The Federal Aviation Administration will not investigate an Erie pilot who awoke many Boulder residents Thursday morning while flying back and forth over the city, according to federal and local officials.
FAA spokesman Mike Fergus said Friday that pilot Roy Halladay - who was flying his T-33 military training jet while a propeller-driven chase plane took pictures of him over the Flatirons - does not face sanctions over the 6:50 a.m. flight, because no one has filed a formal complaint with the FAA.
Boulder police spokeswoman Sarah Huntley said Thursday that more than a dozen callers who were upset with the noise from the early-morning flight were referred to the FAA.
Apparently, none of those people followed through, Fergus said.
Kenneth Maenpa, manager of the Rocky Mountain Metropolitan Airport in Broomfield, said Halladay did not violate any noise ordinances during his flight, and that he has since apologized to airport managers for the incident.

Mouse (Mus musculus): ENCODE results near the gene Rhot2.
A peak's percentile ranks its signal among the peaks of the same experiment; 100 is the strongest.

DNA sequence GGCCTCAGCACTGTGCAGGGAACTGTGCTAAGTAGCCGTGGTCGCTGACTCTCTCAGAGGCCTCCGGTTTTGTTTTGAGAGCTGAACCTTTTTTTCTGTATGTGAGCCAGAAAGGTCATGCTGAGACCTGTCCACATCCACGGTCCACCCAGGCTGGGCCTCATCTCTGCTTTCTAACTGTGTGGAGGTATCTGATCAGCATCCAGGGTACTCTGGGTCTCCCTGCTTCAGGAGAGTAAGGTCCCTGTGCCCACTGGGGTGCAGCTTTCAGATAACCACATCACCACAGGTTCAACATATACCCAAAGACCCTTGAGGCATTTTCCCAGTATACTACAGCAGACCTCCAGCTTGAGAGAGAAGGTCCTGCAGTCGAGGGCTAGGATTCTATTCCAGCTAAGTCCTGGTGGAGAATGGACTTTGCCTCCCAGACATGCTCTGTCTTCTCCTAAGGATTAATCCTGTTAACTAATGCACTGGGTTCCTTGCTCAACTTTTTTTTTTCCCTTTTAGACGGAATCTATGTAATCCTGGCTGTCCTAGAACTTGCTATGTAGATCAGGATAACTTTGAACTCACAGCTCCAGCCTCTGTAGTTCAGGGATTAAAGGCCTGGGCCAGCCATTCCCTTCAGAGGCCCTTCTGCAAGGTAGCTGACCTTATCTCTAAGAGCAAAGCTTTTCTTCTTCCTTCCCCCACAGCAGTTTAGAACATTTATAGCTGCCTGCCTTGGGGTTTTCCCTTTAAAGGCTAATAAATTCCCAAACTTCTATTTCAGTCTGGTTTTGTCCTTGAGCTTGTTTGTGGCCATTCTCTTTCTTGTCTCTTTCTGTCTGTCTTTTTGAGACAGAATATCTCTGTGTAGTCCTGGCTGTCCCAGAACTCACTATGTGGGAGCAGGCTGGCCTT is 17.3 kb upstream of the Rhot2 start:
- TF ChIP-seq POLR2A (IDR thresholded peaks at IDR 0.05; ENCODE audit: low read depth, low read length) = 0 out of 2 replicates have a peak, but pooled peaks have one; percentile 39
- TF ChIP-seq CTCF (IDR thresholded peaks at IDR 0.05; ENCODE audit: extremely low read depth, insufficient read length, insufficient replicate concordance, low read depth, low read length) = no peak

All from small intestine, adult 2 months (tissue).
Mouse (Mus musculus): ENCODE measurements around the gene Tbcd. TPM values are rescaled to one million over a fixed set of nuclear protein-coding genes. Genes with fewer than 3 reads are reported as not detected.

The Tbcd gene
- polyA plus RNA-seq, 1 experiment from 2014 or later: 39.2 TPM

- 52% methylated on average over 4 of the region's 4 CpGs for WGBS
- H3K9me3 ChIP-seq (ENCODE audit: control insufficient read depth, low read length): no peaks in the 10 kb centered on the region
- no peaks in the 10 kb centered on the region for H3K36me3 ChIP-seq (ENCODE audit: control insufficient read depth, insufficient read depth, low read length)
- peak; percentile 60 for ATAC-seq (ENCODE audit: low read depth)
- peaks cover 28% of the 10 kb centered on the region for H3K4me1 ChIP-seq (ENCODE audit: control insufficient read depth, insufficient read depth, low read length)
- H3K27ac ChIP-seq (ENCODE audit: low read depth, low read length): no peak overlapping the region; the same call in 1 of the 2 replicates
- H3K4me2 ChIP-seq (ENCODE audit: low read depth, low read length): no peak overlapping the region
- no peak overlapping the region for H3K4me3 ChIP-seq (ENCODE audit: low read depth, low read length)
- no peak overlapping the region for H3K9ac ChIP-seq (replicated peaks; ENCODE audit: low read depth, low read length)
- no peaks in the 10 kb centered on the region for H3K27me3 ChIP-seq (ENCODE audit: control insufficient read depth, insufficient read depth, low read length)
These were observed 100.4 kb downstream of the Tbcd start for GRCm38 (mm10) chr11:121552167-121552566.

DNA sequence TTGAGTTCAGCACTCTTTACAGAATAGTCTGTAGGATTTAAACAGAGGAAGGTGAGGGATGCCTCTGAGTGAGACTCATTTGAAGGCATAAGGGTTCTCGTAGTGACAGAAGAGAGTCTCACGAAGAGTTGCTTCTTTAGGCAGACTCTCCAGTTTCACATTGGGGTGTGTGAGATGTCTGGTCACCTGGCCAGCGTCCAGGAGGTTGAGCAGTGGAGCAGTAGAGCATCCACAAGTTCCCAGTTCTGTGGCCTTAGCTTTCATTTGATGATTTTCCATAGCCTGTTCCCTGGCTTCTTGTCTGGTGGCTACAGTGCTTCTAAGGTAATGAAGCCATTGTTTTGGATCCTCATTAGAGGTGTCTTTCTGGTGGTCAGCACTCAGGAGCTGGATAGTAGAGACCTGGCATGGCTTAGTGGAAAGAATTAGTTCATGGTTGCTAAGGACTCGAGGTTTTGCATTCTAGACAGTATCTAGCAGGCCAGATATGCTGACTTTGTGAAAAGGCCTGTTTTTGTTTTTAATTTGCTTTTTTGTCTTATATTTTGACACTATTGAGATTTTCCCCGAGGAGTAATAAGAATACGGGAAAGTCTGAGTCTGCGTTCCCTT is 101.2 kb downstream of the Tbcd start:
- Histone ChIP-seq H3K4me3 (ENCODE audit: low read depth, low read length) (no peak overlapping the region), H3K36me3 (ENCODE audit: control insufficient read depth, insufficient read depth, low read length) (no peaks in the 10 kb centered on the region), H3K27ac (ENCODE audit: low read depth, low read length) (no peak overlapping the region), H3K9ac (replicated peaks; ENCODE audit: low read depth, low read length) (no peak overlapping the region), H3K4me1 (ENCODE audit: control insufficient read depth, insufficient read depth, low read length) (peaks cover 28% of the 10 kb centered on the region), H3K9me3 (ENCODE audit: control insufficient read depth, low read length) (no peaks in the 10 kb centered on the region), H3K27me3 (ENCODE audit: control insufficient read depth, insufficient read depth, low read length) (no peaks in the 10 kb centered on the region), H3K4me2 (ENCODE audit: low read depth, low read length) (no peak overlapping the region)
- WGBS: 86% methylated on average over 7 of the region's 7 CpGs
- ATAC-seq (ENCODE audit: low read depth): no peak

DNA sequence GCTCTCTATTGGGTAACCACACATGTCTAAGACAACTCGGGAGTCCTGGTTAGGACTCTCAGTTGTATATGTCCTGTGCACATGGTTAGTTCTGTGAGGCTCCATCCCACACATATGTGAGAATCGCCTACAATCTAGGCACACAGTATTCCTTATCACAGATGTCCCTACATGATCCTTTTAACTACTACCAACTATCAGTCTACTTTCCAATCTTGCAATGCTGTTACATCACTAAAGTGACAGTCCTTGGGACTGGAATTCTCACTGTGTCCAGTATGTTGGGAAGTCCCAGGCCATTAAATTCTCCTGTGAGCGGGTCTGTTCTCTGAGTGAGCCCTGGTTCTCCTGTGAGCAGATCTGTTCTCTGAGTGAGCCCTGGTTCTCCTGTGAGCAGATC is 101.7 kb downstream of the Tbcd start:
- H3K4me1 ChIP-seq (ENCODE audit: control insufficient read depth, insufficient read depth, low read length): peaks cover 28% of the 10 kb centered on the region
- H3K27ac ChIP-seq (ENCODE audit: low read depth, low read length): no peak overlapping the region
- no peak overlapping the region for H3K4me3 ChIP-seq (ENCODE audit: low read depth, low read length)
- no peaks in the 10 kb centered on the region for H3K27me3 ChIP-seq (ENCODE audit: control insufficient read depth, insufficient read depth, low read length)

"There's no perception that there was any dangerous maneuverâ during Halladay's flight, Maenpa said.
Halladay also has assured flight controllers, Maenpa said, that he did not violate the 1,000-foot altitude restriction that pilots must obey while cruising over populated areas.
Federal officials said a review of radar altitude records is time consuming, and would not be done unless a member of the public or airport officials request an inquiry.
Halladay could not be reached Friday by phone, or at his home address in Erie.